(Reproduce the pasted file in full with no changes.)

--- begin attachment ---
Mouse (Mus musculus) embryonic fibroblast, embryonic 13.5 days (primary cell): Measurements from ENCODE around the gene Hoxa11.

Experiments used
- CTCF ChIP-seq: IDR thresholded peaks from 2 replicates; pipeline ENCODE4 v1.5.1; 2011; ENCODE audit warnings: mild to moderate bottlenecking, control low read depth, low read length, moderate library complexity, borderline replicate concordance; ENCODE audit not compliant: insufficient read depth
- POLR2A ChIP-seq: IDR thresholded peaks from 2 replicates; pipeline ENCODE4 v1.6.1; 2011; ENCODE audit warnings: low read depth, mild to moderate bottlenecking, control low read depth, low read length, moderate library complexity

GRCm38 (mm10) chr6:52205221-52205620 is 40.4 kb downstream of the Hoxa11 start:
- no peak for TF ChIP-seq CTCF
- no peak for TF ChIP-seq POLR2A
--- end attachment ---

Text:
Mouse (Mus musculus) embryonic fibroblast, embryonic 13.5 days (primary cell): Measurements from ENCODE around the gene Hoxa11.

Experiments used
- CTCF ChIP-seq: IDR thresholded peaks from 2 replicates; pipeline ENCODE4 v1.5.1; 2011; ENCODE audit warnings: mild to moderate bottlenecking, control low read depth, low read length, moderate library complexity, borderline replicate concordance; ENCODE audit not compliant: insufficient read depth
- POLR2A ChIP-seq: IDR thresholded peaks from 2 replicates; pipeline ENCODE4 v1.6.1; 2011; ENCODE audit warnings: low read depth, mild to moderate bottlenecking, control low read depth, low read length, moderate library complexity

GRCm38 (mm10) chr6:52205221-52205620 is 40.4 kb downstream of the Hoxa11 start:
- no peak for TF ChIP-seq CTCF
- no peak for TF ChIP-seq POLR2A